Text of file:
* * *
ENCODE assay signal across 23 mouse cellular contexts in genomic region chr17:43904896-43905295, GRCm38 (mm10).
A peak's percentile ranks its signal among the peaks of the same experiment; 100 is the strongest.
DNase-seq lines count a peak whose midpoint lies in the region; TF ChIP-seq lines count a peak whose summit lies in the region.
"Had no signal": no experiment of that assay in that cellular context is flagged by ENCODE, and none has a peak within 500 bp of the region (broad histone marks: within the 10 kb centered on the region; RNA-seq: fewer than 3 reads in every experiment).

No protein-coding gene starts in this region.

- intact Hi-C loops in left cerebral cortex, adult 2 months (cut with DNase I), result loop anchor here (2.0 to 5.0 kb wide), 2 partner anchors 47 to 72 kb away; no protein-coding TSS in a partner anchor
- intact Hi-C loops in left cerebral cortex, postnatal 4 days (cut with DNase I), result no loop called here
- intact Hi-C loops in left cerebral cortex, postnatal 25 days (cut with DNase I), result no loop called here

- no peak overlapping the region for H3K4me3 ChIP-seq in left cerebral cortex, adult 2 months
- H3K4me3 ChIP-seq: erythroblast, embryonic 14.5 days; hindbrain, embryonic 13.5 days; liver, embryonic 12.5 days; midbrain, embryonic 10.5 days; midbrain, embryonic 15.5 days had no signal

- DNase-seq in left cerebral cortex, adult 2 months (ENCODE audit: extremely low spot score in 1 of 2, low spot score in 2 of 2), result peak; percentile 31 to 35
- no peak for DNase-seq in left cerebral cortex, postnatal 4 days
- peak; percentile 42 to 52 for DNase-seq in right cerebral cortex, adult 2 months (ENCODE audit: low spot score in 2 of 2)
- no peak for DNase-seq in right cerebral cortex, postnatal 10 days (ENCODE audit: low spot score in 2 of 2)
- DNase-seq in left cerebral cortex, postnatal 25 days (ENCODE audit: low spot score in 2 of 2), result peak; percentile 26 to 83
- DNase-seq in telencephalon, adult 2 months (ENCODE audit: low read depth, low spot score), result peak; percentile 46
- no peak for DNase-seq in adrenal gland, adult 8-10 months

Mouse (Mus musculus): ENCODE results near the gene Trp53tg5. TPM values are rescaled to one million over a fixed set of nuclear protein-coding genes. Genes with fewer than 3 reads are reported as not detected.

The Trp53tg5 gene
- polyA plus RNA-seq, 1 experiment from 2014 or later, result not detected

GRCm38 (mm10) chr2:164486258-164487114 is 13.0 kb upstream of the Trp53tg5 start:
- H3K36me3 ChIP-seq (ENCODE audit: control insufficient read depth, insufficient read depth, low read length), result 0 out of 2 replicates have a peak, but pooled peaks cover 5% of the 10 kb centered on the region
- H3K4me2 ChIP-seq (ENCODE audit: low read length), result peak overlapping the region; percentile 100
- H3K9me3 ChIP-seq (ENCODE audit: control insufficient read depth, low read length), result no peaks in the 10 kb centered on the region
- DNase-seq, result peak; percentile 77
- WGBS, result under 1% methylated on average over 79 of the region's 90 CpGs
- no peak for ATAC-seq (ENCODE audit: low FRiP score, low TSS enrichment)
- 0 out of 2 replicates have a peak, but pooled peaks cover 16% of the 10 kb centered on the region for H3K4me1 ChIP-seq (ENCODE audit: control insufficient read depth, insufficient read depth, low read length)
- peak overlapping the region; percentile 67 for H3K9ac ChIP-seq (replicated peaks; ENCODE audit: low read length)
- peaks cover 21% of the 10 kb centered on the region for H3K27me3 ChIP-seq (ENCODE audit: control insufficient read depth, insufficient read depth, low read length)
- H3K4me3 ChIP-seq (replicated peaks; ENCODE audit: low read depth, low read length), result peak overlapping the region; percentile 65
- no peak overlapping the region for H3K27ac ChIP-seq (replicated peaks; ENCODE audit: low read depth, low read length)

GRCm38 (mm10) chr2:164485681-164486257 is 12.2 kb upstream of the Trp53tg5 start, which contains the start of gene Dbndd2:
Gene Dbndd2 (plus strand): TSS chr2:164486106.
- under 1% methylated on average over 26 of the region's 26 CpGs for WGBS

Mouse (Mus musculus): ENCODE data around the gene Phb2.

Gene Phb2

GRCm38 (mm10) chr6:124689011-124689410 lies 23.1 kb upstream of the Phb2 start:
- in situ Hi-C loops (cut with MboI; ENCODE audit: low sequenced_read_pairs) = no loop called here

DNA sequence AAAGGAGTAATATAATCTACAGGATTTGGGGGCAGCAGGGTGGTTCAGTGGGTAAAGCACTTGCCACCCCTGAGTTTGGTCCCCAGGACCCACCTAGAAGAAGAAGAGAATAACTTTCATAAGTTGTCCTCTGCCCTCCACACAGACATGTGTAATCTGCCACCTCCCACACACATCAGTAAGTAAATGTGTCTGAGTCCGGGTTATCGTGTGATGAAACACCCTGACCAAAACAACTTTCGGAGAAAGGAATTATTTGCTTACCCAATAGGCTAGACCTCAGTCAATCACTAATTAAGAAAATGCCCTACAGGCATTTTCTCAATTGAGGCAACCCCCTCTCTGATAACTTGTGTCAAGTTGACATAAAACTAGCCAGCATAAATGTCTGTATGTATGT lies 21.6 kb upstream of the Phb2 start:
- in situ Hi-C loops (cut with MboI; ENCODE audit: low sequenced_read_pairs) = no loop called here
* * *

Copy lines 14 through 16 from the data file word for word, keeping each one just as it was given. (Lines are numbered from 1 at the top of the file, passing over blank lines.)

- no peak for DNase-seq in right cerebral cortex, postnatal 10 days (ENCODE audit: low spot score in 2 of 2)
- DNase-seq in left cerebral cortex, postnatal 25 days (ENCODE audit: low spot score in 2 of 2), result peak; percentile 26 to 83
- DNase-seq in telencephalon, adult 2 months (ENCODE audit: low read depth, low spot score), result peak; percentile 46